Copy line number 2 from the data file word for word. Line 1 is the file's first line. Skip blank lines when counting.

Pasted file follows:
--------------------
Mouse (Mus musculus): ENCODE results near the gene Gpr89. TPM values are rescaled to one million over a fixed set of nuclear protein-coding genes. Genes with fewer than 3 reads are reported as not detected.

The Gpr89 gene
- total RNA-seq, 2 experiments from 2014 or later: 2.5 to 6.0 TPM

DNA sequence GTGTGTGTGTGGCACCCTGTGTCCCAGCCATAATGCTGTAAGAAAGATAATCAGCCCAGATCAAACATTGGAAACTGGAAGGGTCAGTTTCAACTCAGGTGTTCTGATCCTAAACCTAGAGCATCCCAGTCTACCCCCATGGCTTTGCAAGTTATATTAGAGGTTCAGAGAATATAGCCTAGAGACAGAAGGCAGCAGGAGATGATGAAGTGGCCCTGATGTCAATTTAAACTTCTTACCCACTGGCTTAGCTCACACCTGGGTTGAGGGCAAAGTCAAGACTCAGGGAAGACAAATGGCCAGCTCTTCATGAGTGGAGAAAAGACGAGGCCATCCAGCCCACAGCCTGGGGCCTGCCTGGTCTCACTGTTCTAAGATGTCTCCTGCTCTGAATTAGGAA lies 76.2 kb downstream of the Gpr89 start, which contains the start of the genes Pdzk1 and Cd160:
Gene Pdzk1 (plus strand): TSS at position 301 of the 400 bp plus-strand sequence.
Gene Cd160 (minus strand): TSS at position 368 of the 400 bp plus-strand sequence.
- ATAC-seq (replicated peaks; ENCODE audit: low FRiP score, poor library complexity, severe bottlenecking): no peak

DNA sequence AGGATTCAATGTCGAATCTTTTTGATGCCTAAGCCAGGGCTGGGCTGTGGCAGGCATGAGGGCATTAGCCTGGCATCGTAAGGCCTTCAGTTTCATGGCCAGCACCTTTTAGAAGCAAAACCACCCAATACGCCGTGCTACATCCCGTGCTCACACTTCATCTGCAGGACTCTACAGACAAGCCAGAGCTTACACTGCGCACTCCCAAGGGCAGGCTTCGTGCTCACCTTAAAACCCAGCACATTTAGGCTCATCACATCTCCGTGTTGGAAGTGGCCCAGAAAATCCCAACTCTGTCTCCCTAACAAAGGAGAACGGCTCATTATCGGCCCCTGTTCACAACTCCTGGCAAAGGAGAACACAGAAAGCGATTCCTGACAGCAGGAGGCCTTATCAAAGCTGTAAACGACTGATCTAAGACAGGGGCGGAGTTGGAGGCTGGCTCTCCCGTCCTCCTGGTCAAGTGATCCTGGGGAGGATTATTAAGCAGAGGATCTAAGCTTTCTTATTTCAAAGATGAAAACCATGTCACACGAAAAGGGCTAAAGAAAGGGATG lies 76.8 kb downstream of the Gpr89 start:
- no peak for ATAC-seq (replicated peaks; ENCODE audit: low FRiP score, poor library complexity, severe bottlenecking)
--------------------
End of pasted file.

The Gpr89 gene